Earlier today I was doing Merl Reagle's crossword and one of the clues was "Fraud fighting Fed." The answer turned out to be "T-Man," being short for "Treasury Man." So, this got me thinking...

Though the slang term "G-Man" is short for "Government-Man," it seems exclusively used to describe FBI agents. I think I understand why this is the case (given the origin of the term and its subsequent dramatization in popular culture).

However, many departments within the U.S. Government fight organized crime and conduct criminal investigations. With that in mind, can, for example, a CIA operative be considered a G-Man? Or a Secret Service agent?

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    "G-Man" is quite obsolete. It is not used in the United States. There was a time when it was a common phrase, but no more. Likewise "T-Man". Have you been watching old American movies? Their slang had to pass the censors, you know. – John Lawler May 26 '14 at 2:44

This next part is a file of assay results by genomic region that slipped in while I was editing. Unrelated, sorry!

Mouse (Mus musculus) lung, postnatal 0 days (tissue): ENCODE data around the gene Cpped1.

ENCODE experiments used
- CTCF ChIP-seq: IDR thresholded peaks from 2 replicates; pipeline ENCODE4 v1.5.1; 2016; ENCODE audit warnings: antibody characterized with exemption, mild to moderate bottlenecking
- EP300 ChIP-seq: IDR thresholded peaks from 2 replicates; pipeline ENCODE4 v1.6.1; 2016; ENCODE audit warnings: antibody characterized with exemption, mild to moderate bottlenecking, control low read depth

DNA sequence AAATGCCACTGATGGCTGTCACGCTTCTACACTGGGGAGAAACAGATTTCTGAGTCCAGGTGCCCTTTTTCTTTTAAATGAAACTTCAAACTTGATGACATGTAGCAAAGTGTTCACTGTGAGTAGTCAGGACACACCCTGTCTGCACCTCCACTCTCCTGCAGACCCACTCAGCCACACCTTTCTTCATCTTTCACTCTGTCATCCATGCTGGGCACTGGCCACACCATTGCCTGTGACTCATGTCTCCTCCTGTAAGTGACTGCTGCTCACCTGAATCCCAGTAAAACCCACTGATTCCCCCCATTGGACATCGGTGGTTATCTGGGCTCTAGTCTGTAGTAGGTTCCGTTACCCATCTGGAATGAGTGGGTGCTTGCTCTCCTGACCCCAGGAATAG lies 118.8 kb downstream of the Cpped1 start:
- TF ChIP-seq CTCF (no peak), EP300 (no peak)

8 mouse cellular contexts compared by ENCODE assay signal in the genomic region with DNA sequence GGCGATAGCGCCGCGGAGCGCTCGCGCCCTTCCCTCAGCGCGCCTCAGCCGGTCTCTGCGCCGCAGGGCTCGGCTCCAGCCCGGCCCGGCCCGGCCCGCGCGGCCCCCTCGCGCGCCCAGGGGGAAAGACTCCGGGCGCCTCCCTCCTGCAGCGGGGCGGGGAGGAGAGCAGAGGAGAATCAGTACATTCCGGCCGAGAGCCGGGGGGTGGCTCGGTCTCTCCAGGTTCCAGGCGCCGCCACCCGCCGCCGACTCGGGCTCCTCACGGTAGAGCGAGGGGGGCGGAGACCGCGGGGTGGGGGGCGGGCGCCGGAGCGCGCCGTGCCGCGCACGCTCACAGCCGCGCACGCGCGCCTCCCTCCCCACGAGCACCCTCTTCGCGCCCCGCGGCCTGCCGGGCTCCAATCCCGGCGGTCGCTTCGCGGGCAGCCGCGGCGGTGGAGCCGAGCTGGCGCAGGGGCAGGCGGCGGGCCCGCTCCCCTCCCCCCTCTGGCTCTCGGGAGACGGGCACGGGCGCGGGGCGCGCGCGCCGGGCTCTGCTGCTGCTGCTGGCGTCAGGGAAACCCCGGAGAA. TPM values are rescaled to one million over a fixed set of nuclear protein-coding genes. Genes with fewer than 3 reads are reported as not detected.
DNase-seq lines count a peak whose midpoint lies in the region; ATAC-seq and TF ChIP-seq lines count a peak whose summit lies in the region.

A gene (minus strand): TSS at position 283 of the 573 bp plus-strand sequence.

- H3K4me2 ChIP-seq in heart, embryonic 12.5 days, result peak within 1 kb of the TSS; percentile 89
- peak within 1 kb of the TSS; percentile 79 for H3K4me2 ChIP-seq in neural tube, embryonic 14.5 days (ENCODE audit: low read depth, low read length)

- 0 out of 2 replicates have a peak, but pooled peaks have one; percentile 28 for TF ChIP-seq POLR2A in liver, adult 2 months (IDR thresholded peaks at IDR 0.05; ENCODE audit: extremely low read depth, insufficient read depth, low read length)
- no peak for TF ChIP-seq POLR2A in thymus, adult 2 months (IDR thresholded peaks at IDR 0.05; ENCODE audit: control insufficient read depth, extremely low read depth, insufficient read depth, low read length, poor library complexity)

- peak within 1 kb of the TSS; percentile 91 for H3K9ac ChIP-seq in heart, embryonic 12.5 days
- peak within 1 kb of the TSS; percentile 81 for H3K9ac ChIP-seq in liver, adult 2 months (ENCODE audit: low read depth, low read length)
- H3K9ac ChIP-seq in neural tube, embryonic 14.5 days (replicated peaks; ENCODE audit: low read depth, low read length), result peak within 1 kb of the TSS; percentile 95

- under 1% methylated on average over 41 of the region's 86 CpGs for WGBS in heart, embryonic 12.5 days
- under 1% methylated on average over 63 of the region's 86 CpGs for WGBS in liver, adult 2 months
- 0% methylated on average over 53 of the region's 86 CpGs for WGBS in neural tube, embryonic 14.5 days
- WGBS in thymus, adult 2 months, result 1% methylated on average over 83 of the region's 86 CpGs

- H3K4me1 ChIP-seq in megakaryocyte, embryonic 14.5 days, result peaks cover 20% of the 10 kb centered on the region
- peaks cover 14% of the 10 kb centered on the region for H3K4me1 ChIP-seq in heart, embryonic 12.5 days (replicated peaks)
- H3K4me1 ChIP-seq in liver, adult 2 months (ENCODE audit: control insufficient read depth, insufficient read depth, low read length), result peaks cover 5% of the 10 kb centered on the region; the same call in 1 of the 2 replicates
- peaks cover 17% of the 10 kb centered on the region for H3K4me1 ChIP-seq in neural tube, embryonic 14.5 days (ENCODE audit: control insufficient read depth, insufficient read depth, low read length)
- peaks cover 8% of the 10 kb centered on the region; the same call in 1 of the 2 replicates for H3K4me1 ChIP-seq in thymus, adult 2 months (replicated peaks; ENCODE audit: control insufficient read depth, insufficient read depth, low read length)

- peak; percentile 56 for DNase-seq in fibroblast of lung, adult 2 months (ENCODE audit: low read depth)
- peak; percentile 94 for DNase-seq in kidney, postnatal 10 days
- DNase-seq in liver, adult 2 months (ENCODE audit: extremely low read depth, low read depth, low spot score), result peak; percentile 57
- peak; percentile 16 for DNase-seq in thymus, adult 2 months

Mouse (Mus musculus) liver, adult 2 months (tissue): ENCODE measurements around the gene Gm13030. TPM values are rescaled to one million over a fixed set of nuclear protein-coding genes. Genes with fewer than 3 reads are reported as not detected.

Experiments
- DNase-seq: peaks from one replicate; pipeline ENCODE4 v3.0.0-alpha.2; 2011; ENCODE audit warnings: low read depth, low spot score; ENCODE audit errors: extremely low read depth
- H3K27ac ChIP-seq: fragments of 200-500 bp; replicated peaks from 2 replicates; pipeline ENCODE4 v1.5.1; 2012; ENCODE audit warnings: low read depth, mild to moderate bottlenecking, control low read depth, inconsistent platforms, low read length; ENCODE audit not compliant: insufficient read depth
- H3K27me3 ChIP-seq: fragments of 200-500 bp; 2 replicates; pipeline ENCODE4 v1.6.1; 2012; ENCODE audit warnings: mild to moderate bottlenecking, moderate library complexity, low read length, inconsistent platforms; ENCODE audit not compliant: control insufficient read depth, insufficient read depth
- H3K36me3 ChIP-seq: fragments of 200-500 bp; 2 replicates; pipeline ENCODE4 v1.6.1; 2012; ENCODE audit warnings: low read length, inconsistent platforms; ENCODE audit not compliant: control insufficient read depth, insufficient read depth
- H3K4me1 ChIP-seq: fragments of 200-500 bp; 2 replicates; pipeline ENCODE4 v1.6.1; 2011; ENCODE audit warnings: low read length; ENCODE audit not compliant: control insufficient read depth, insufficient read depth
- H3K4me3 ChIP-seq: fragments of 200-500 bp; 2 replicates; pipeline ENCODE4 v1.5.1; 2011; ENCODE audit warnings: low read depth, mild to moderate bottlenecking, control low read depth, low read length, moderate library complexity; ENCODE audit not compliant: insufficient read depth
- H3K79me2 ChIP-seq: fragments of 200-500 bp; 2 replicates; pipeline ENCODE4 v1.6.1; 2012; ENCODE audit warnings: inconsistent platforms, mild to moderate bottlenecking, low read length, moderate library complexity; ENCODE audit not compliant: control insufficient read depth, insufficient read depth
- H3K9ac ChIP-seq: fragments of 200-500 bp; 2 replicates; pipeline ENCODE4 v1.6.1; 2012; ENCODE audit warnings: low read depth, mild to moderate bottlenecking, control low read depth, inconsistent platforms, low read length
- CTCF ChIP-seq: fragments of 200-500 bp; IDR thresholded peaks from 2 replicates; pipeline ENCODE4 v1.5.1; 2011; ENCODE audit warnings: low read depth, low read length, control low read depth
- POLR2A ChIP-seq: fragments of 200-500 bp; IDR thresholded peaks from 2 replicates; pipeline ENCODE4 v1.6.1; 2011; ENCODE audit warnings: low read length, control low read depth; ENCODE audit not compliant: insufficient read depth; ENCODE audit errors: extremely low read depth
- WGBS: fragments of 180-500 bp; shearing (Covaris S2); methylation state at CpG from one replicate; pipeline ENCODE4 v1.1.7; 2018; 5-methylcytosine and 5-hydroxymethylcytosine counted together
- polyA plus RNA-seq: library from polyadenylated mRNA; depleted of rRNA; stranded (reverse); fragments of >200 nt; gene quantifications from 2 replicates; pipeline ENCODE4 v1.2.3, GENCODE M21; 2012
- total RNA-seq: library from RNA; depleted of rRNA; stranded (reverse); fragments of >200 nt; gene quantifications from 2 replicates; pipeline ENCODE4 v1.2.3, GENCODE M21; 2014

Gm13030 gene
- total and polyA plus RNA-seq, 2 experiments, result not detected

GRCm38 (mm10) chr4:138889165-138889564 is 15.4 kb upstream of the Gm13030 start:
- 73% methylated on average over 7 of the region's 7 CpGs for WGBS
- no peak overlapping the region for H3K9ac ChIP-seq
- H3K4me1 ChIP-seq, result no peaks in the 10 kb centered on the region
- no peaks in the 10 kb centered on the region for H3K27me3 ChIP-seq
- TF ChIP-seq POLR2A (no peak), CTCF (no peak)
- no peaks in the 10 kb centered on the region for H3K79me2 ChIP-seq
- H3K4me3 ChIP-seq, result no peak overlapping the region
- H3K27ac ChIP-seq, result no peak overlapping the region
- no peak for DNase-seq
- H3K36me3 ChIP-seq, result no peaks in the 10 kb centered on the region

• @JohnLawler Though it's somewhat archaic, it is used in the U.S. I've heard it used and I'm 24 years old. – njboot May 26 '14 at 6:48

You note a reasonable argument for why "G-Man" might apply to any government agent.

However the term is dated and anyone who does understand it will expect "G-Man" to refer to an FBI agent.

I do have some experience with abuse of the term since my mother thinks it's funny to apply it to any government employee. In my experience people conclude that if she's not referring explicitly to FBI agents she must be referring to federal government agents engaged in a similar role: I.e., plain-clothes field law enforcement. So this does not cause too much confusion if it includes, for example, Secret Service or postal inspectors. But spies or SEC investigators are not typically contemplated.

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